Choosing end-of-life services for yourself or a loved one is a challenge. It can be mentally exhausting even if there are no contentious discussions among the family members making the decision. Add a little family drama to the mix and things get stressful fast. Even after choosing cremation plans as opposed to a traditional burial, there are still other choices to be made.
There will be difficult decisions to make, but the process itself doesn’t have to be complicated. This simple guide helps you navigate some of the common aspects of making cremation plans to help ease your stress during this emotional time.
Choose the Right Cremation Provider
Before investigating the details of cremation pre planning, it’s important to choose a cremation services provider that will fulfill your needs and the wishes of the deceased. You will need to do research to find the right provider for you and your loved one.
You may ask others in your community for recommendations and experiences with local providers. Simply choosing a provider based on their website or other online presence, without further confirming their reputation, may lead to unanticipated issues. Most businesses, including those that offer cremation services, have reviews on Google or other review platforms from former customers that detail their service offerings and how well they were delivered.
Know Your Cremation Options
Making cremation plans does not mean you can’t incorporate some of the more traditional and/or personalized services often associated with a funeral. Many funeral homes and crematoriums are willing and able to provide customized services to meet your needs and wishes, including the utilization of an officiant to perform services. Gatherings or viewings may still be held for family and friends before a cremation is performed (or after). Incorporating such services prior to the cremation is becoming more popular.
Cremation services include traditional cremation, direct cremation and memorial services. Many cremation providers will also work with families to build cremation packages specifically for veterans. Be sure to ask any potential provider what types of cremation packages are available, which services are included, and at what price.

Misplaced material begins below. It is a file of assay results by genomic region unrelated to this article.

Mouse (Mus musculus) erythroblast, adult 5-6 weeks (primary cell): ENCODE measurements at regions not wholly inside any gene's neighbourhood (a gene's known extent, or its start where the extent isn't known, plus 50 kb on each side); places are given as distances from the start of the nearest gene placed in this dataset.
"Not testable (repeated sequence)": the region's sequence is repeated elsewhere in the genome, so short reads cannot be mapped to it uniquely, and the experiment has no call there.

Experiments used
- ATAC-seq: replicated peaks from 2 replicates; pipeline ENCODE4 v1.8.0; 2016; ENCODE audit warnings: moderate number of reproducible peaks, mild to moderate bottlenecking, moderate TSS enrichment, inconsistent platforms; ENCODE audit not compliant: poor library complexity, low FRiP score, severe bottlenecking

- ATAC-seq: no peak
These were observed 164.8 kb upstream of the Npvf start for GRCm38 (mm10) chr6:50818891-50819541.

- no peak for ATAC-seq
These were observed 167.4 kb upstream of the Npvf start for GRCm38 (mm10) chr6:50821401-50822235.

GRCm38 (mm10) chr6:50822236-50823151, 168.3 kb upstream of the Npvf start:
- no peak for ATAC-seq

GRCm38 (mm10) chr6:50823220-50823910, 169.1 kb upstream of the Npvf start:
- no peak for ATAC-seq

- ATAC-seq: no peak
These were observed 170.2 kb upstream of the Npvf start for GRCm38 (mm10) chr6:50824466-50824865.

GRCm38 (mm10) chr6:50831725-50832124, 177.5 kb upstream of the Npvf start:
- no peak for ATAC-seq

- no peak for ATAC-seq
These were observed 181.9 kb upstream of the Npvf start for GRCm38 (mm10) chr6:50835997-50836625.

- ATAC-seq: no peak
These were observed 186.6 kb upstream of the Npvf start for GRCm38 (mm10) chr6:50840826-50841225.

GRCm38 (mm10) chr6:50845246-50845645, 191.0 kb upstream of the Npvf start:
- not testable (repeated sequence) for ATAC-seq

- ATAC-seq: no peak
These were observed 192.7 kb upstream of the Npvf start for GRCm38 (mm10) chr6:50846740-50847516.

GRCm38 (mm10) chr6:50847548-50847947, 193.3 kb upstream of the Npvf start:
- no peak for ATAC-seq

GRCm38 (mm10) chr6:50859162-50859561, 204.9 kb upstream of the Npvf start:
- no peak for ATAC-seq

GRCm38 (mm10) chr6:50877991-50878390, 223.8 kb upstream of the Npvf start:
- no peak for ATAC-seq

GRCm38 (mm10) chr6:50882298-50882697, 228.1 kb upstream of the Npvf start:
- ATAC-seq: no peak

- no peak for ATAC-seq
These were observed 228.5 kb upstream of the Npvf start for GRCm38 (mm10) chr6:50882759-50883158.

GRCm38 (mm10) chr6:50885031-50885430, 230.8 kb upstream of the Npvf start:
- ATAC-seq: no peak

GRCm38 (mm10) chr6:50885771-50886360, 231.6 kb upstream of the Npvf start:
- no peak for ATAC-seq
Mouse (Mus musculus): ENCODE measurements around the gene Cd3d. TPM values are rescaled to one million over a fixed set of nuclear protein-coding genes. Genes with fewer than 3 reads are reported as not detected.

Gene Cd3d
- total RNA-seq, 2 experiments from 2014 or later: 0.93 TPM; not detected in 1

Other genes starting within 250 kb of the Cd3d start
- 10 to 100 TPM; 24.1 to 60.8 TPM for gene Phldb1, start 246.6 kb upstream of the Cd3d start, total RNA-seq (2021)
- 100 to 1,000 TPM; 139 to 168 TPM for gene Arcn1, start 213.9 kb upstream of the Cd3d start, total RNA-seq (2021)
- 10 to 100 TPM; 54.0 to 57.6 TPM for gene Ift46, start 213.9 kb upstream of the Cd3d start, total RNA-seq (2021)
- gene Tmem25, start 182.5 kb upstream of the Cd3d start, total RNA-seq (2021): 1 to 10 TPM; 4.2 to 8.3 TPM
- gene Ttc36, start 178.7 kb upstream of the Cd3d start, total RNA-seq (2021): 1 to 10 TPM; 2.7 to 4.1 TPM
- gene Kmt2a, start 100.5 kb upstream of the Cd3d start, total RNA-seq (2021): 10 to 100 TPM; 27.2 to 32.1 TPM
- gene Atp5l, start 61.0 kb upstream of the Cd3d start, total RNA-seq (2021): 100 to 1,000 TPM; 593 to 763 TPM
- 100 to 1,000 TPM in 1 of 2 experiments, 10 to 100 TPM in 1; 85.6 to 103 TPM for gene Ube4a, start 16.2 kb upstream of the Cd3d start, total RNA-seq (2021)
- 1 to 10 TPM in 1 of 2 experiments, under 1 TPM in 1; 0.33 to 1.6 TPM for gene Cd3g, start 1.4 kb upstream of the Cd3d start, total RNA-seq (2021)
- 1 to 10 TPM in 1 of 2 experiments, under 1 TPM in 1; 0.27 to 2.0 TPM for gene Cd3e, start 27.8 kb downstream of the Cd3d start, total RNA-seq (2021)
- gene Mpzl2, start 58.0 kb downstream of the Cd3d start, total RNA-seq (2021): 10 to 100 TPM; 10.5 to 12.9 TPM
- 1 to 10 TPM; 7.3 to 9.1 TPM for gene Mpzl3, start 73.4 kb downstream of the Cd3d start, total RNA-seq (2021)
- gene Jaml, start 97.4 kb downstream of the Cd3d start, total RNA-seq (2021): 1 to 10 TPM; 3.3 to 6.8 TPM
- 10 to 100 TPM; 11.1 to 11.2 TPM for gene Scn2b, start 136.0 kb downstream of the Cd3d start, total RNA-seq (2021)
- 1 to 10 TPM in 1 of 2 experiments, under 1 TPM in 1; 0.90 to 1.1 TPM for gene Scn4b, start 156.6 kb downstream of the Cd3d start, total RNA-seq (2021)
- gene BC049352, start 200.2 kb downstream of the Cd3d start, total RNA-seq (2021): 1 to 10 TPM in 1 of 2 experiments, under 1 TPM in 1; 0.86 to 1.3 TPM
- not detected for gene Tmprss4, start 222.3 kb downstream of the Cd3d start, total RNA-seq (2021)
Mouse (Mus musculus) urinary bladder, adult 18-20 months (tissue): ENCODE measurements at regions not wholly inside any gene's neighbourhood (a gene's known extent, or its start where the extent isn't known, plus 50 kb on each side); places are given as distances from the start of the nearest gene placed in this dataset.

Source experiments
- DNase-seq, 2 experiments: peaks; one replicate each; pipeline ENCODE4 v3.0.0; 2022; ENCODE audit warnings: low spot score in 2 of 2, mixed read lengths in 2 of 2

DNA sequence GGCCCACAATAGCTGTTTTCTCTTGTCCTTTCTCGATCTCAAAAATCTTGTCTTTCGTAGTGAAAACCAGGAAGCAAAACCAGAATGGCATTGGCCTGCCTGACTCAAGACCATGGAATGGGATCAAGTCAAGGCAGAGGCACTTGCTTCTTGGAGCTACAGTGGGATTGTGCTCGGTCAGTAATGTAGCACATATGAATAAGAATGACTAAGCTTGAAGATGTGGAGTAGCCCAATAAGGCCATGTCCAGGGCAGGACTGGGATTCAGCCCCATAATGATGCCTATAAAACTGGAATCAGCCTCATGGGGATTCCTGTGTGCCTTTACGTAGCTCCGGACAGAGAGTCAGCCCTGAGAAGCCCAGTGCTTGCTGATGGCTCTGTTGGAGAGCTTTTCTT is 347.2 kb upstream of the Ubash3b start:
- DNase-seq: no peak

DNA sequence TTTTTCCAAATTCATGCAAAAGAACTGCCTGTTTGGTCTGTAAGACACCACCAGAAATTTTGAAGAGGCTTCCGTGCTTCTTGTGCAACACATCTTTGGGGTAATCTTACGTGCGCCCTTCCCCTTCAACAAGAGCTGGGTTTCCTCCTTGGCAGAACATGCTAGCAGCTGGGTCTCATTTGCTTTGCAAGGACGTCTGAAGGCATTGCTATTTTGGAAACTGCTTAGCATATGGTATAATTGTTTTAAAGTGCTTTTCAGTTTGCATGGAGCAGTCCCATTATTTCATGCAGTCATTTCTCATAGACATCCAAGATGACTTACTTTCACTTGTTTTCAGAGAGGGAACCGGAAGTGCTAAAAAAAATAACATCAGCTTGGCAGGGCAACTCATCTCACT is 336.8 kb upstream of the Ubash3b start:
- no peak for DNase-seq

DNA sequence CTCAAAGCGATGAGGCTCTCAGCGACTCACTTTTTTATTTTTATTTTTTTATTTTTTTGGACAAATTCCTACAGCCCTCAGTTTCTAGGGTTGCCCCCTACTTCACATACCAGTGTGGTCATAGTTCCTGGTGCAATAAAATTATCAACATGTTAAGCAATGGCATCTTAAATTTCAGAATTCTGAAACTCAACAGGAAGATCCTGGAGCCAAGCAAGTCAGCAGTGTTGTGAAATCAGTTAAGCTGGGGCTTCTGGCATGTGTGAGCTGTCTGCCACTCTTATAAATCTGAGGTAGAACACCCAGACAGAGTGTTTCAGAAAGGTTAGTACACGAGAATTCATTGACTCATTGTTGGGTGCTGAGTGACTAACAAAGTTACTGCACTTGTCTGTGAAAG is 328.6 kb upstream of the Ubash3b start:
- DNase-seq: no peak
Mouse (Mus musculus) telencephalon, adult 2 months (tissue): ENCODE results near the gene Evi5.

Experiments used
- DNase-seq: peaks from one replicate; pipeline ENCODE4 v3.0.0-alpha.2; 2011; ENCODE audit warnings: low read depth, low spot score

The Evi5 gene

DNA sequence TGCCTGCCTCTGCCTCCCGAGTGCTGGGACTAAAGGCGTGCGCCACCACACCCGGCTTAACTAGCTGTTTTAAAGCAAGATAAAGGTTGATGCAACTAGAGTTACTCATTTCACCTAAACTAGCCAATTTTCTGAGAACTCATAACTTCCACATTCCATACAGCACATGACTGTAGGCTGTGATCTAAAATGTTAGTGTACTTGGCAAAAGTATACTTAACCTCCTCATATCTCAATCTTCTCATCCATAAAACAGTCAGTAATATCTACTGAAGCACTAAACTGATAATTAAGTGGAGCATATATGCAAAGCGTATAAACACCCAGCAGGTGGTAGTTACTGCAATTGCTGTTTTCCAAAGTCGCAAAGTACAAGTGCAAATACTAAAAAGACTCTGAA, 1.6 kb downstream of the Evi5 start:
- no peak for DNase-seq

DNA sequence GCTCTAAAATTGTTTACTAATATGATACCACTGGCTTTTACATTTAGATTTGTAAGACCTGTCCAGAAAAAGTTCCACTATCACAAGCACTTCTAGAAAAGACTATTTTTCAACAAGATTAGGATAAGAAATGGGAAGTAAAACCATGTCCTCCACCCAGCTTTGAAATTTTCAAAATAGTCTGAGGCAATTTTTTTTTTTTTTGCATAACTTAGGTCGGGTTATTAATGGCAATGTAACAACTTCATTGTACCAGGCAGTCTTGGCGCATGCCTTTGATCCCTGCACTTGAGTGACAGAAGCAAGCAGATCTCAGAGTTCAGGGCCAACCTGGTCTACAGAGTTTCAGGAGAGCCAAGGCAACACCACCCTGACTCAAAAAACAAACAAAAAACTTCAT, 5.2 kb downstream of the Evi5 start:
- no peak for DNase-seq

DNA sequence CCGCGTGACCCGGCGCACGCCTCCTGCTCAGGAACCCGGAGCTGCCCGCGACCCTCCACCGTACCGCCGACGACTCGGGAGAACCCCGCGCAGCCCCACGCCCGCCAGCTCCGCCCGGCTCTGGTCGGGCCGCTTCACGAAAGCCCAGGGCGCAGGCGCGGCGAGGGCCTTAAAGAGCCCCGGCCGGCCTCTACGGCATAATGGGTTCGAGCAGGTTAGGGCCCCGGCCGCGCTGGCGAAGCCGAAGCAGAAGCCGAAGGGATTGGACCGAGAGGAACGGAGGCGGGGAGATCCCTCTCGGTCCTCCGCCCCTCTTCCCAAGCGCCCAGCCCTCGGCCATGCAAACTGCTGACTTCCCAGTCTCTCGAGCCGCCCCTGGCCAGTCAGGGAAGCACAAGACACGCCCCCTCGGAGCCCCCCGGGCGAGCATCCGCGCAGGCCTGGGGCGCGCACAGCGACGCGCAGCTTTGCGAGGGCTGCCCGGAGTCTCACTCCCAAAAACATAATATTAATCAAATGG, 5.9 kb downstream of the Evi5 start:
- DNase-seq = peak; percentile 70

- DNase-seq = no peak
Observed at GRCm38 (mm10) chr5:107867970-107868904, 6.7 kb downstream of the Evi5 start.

What Happens Before, During and After the Cremation Process
Prior to the cremation process, it’s crucial that the deceased is properly identified and documented to avoid any issues with misidentification after the cremation. You will need to choose a cremation container of some sort, and refrigerated space should be reserved for the cremation at your provider’s facility. Your cremation provider should have a reliable tracking system in place to save the personal information of the deceased. A medical examiner should carefully review the necessary records and forms to identify any possible issues before the cremation takes place. You can see the Cremation Society of New Hampshire’s 10-Step Peace of Mind Cremation Process as an example.
The date and time of the cremation process should be recorded accurately, and all cremation remains should be properly cooled and processed before they are placed into an urn or other cremation container of your choice, with proper identification included. Family members can then pick up the cremated remains at an agreed upon date and time. Each step of the process, from beginning to end, should be carefully and accurately noted and stored in a tracking system for proper record keeping.
When and Where to Scatter Cremated Remains
There is no specific time period or limit when it comes to disposing of cremated remains. Rather, they may be disposed of or dispersed when the time feels right for you. Some families choose to scatter or bury cremated remains years after cremation, while others may want to do it much sooner. It is completely dependent upon your preferences. Different states and common areas in states have different laws and/or strong suggestions for where and how to scatter or bury cremated remains. For example, placing cremated remains into the ocean can be done only in international waters, which likely would require chartering a boat or making arrangements with a third-party business that specializes in releasing remains at sea. International waters are defined as being 12 nautical miles (or 13.8 miles) from the low water mark of a coastal state.
You may have many more questions about the cremation process, some of which relate to cost, which is why we created this free downloadable guide to cremation costs.